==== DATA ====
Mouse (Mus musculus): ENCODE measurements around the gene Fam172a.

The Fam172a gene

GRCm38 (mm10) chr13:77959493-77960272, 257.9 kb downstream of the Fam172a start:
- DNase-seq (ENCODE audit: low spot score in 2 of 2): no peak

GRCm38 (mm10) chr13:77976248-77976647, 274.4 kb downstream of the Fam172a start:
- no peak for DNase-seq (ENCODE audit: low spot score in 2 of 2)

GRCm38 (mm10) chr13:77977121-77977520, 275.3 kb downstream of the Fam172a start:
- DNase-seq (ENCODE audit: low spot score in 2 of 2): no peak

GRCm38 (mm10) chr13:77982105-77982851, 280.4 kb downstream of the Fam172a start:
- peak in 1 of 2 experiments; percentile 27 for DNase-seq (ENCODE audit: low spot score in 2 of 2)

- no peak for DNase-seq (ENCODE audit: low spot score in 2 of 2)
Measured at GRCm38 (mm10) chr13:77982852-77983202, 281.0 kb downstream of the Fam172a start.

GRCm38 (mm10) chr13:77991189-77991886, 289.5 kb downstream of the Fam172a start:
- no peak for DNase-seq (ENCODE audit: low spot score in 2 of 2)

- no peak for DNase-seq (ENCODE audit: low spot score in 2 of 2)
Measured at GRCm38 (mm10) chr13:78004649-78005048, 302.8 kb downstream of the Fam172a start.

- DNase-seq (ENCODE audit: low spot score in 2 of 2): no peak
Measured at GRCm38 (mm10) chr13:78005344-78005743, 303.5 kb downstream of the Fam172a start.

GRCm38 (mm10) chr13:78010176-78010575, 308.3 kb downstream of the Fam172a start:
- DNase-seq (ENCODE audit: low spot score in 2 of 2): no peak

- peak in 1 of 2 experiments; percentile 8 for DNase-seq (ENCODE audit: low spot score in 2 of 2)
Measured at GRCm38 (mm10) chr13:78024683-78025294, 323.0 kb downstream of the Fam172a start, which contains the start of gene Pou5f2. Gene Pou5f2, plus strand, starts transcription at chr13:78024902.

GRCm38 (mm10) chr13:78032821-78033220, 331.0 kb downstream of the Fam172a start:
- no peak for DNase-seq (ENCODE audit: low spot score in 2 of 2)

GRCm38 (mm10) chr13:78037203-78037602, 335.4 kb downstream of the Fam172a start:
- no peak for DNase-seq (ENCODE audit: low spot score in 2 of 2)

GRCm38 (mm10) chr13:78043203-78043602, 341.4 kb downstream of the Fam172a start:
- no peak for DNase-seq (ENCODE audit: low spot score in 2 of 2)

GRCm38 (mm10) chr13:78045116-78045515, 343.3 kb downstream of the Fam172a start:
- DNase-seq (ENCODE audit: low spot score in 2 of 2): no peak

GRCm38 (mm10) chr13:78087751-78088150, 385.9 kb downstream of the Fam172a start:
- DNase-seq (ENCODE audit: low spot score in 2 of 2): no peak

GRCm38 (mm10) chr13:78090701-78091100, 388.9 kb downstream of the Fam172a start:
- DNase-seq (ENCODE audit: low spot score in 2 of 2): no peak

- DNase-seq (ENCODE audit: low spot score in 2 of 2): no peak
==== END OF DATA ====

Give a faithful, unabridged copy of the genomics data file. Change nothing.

Mouse (Mus musculus): ENCODE measurements around the gene Fam172a.

The Fam172a gene

GRCm38 (mm10) chr13:77959493-77960272, 257.9 kb downstream of the Fam172a start:
- DNase-seq (ENCODE audit: low spot score in 2 of 2): no peak

GRCm38 (mm10) chr13:77976248-77976647, 274.4 kb downstream of the Fam172a start:
- no peak for DNase-seq (ENCODE audit: low spot score in 2 of 2)

GRCm38 (mm10) chr13:77977121-77977520, 275.3 kb downstream of the Fam172a start:
- DNase-seq (ENCODE audit: low spot score in 2 of 2): no peak

GRCm38 (mm10) chr13:77982105-77982851, 280.4 kb downstream of the Fam172a start:
- peak in 1 of 2 experiments; percentile 27 for DNase-seq (ENCODE audit: low spot score in 2 of 2)

- no peak for DNase-seq (ENCODE audit: low spot score in 2 of 2)
Measured at GRCm38 (mm10) chr13:77982852-77983202, 281.0 kb downstream of the Fam172a start.

GRCm38 (mm10) chr13:77991189-77991886, 289.5 kb downstream of the Fam172a start:
- no peak for DNase-seq (ENCODE audit: low spot score in 2 of 2)

- no peak for DNase-seq (ENCODE audit: low spot score in 2 of 2)
Measured at GRCm38 (mm10) chr13:78004649-78005048, 302.8 kb downstream of the Fam172a start.

- DNase-seq (ENCODE audit: low spot score in 2 of 2): no peak
Measured at GRCm38 (mm10) chr13:78005344-78005743, 303.5 kb downstream of the Fam172a start.

GRCm38 (mm10) chr13:78010176-78010575, 308.3 kb downstream of the Fam172a start:
- DNase-seq (ENCODE audit: low spot score in 2 of 2): no peak

- peak in 1 of 2 experiments; percentile 8 for DNase-seq (ENCODE audit: low spot score in 2 of 2)
Measured at GRCm38 (mm10) chr13:78024683-78025294, 323.0 kb downstream of the Fam172a start, which contains the start of gene Pou5f2. Gene Pou5f2, plus strand, starts transcription at chr13:78024902.

GRCm38 (mm10) chr13:78032821-78033220, 331.0 kb downstream of the Fam172a start:
- no peak for DNase-seq (ENCODE audit: low spot score in 2 of 2)

GRCm38 (mm10) chr13:78037203-78037602, 335.4 kb downstream of the Fam172a start:
- no peak for DNase-seq (ENCODE audit: low spot score in 2 of 2)

GRCm38 (mm10) chr13:78043203-78043602, 341.4 kb downstream of the Fam172a start:
- no peak for DNase-seq (ENCODE audit: low spot score in 2 of 2)

GRCm38 (mm10) chr13:78045116-78045515, 343.3 kb downstream of the Fam172a start:
- DNase-seq (ENCODE audit: low spot score in 2 of 2): no peak

GRCm38 (mm10) chr13:78087751-78088150, 385.9 kb downstream of the Fam172a start:
- DNase-seq (ENCODE audit: low spot score in 2 of 2): no peak

GRCm38 (mm10) chr13:78090701-78091100, 388.9 kb downstream of the Fam172a start:
- DNase-seq (ENCODE audit: low spot score in 2 of 2): no peak

- DNase-seq (ENCODE audit: low spot score in 2 of 2): no peak